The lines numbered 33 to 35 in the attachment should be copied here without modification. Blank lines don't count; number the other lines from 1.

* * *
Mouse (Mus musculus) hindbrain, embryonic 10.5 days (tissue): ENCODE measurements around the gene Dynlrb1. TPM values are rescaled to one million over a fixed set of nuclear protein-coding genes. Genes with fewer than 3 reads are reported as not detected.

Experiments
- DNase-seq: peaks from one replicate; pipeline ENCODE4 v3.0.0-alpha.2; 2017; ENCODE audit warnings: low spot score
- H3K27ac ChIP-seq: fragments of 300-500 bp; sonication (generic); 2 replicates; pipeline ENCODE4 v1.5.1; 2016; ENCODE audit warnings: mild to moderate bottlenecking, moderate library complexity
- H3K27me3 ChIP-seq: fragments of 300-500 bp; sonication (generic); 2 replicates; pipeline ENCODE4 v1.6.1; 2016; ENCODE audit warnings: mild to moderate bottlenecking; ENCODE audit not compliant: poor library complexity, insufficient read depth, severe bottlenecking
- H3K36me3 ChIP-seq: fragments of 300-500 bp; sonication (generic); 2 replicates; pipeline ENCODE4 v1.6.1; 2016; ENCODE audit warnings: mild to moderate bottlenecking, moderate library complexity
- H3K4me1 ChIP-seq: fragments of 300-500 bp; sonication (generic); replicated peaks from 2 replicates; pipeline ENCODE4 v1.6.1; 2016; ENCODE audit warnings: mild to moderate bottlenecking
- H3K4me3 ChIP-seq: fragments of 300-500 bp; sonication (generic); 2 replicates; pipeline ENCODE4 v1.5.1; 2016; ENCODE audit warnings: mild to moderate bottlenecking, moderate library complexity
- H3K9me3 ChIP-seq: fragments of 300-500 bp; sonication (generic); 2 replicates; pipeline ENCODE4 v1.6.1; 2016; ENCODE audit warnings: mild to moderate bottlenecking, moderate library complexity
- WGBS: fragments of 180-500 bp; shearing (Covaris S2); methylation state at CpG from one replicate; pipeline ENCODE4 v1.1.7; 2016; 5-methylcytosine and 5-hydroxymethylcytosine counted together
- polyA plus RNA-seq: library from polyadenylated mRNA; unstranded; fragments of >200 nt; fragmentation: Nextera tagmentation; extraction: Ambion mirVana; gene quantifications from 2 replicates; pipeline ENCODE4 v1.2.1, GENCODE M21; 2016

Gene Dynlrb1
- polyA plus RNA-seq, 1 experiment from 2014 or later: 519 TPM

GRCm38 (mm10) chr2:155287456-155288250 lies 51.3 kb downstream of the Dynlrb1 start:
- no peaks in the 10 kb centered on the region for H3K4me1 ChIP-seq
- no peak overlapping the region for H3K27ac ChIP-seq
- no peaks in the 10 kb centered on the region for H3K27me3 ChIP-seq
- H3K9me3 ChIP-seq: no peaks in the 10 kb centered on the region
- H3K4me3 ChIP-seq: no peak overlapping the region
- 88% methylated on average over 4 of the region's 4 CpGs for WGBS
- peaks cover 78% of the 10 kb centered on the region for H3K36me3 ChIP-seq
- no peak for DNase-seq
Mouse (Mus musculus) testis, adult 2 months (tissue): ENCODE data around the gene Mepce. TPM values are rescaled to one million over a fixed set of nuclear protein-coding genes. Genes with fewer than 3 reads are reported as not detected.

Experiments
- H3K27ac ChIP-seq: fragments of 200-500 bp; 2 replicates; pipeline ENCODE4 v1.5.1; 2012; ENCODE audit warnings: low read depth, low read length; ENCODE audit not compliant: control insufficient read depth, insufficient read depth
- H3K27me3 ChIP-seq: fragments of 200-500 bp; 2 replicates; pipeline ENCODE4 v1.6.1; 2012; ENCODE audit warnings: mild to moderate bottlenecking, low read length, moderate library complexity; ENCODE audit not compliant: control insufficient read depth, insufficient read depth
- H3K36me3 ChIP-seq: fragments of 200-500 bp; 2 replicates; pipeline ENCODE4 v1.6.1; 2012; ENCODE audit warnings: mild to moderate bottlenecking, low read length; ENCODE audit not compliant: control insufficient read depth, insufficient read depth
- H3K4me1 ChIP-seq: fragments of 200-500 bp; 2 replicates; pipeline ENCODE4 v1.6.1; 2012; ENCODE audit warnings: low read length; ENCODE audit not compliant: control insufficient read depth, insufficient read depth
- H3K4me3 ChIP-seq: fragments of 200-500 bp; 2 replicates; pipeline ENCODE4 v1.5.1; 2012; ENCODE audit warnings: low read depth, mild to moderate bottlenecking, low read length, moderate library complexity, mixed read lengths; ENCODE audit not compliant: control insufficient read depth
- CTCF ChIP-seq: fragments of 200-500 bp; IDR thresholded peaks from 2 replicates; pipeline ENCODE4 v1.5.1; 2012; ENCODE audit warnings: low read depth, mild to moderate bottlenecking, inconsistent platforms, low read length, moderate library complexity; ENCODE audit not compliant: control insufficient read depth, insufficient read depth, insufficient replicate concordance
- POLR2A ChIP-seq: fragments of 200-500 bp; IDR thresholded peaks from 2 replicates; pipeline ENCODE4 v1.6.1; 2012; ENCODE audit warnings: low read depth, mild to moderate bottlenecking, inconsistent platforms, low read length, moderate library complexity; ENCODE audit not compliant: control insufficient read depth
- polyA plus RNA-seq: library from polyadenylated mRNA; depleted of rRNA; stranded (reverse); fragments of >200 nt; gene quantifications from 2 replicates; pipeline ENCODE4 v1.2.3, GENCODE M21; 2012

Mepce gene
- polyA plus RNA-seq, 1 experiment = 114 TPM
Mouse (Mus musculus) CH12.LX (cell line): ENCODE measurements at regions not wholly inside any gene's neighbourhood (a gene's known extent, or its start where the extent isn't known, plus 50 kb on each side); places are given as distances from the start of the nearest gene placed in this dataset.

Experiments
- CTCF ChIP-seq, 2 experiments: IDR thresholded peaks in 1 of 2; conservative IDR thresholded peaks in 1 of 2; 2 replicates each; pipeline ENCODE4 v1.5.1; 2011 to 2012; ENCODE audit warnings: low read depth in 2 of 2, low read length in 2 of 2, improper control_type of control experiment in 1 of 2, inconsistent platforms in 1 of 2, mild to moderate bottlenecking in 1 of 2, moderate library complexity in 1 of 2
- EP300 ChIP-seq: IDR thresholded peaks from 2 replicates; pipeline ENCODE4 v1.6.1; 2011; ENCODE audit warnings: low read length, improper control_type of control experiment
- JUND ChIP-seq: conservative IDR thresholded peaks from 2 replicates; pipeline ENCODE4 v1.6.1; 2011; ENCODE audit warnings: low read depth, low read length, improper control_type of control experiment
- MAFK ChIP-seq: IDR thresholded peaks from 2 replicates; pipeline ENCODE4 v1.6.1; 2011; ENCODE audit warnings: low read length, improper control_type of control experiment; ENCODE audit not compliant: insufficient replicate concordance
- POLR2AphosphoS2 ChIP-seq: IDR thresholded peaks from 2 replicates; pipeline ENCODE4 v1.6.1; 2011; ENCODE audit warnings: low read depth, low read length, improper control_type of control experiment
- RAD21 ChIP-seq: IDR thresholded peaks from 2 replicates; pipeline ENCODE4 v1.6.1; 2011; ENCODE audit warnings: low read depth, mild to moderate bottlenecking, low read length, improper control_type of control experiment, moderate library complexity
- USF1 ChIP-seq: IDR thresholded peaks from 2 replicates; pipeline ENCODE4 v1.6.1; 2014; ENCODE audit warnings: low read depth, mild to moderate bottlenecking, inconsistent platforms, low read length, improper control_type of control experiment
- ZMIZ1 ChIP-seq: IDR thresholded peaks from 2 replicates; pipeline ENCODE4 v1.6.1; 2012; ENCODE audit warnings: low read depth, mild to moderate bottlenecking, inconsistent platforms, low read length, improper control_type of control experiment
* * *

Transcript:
Mepce gene
- polyA plus RNA-seq, 1 experiment = 114 TPM
Mouse (Mus musculus) CH12.LX (cell line): ENCODE measurements at regions not wholly inside any gene's neighbourhood (a gene's known extent, or its start where the extent isn't known, plus 50 kb on each side); places are given as distances from the start of the nearest gene placed in this dataset.